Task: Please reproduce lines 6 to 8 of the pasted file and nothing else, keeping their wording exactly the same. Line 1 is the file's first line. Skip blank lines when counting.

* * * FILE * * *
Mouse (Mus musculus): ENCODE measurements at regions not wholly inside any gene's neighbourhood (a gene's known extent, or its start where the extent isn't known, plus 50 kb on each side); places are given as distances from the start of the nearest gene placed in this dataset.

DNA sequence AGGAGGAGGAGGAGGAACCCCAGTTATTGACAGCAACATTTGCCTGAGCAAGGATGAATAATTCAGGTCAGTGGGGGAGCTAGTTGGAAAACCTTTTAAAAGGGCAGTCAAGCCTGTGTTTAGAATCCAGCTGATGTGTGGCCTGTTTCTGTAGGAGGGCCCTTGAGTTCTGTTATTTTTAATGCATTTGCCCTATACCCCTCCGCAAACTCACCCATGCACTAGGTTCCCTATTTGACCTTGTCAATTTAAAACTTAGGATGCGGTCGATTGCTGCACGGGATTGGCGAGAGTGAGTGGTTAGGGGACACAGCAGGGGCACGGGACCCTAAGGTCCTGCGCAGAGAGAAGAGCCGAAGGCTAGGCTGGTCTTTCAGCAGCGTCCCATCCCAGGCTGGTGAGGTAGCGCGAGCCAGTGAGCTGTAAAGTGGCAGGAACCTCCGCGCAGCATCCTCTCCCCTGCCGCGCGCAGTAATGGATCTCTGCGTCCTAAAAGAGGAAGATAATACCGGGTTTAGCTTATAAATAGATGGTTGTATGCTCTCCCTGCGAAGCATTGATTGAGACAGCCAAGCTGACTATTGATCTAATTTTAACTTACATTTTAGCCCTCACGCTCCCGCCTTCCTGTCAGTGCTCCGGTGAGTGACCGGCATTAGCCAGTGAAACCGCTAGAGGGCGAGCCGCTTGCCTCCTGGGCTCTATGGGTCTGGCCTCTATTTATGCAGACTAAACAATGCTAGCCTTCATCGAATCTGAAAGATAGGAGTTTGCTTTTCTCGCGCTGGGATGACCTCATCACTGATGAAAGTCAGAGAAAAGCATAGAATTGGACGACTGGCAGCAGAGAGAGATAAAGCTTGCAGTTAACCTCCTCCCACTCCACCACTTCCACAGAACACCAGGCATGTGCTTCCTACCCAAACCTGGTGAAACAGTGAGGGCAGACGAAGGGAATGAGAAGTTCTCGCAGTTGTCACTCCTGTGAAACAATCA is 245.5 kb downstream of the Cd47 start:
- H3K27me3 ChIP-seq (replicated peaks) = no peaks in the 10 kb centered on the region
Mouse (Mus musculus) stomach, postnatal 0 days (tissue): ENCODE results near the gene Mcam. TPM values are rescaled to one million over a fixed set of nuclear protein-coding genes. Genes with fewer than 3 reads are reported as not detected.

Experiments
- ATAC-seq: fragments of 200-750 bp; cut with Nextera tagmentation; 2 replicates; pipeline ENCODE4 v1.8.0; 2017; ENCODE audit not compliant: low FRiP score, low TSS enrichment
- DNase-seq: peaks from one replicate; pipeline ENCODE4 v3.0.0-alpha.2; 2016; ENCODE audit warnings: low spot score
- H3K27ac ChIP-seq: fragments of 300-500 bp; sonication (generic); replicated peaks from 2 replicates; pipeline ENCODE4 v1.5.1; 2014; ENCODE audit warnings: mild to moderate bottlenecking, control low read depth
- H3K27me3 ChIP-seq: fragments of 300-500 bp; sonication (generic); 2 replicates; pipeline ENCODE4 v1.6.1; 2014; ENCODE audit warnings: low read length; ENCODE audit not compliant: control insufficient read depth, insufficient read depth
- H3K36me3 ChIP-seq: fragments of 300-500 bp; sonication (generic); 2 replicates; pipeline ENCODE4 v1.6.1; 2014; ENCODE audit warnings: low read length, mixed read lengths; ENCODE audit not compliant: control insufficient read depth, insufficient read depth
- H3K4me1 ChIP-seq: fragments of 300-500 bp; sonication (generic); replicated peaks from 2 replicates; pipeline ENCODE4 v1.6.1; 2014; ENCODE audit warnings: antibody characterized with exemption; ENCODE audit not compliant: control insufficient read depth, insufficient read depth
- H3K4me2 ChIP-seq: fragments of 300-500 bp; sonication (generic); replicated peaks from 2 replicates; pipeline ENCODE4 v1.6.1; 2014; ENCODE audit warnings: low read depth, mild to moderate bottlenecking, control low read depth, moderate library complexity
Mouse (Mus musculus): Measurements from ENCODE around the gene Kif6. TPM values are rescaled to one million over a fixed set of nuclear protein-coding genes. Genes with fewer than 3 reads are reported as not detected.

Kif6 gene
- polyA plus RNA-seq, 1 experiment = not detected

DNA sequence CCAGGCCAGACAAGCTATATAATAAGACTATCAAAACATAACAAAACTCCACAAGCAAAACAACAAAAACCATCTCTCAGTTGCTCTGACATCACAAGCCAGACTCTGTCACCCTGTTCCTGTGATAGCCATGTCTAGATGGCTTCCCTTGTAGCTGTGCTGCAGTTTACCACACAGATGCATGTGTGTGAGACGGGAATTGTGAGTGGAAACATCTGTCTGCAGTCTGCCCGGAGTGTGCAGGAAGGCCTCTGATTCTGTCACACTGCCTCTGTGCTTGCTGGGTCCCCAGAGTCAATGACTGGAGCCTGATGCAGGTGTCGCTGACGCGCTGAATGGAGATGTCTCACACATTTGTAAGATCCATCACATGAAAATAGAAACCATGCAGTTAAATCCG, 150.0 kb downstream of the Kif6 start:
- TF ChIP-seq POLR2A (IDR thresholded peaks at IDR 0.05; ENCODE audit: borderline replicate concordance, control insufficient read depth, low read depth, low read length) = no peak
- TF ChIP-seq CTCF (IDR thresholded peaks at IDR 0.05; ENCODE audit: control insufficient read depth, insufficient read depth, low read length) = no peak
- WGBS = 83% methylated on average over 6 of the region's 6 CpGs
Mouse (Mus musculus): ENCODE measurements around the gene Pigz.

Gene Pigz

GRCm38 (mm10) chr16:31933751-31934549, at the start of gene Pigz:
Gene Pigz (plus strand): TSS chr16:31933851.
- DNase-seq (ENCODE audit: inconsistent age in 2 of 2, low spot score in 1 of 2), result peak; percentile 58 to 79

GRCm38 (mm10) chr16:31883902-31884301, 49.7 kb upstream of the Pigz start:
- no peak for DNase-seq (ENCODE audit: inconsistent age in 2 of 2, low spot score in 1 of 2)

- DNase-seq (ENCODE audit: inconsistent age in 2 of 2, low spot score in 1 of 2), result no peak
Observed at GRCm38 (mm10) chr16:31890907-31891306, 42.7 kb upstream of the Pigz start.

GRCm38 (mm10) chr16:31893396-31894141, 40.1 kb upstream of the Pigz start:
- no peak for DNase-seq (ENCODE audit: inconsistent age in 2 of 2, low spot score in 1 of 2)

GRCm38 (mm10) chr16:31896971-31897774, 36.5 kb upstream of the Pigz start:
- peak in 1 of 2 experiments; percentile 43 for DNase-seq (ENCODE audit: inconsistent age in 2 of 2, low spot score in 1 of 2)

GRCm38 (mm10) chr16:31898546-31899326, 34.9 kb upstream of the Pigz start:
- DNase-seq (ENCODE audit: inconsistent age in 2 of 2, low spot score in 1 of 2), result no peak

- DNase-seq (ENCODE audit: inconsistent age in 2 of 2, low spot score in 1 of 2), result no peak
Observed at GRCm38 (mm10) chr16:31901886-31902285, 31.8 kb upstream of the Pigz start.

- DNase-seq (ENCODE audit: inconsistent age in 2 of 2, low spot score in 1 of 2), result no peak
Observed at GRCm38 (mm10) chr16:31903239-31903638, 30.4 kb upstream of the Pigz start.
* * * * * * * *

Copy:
- ATAC-seq: fragments of 200-750 bp; cut with Nextera tagmentation; 2 replicates; pipeline ENCODE4 v1.8.0; 2017; ENCODE audit not compliant: low FRiP score, low TSS enrichment
- DNase-seq: peaks from one replicate; pipeline ENCODE4 v3.0.0-alpha.2; 2016; ENCODE audit warnings: low spot score
- H3K27ac ChIP-seq: fragments of 300-500 bp; sonication (generic); replicated peaks from 2 replicates; pipeline ENCODE4 v1.5.1; 2014; ENCODE audit warnings: mild to moderate bottlenecking, control low read depth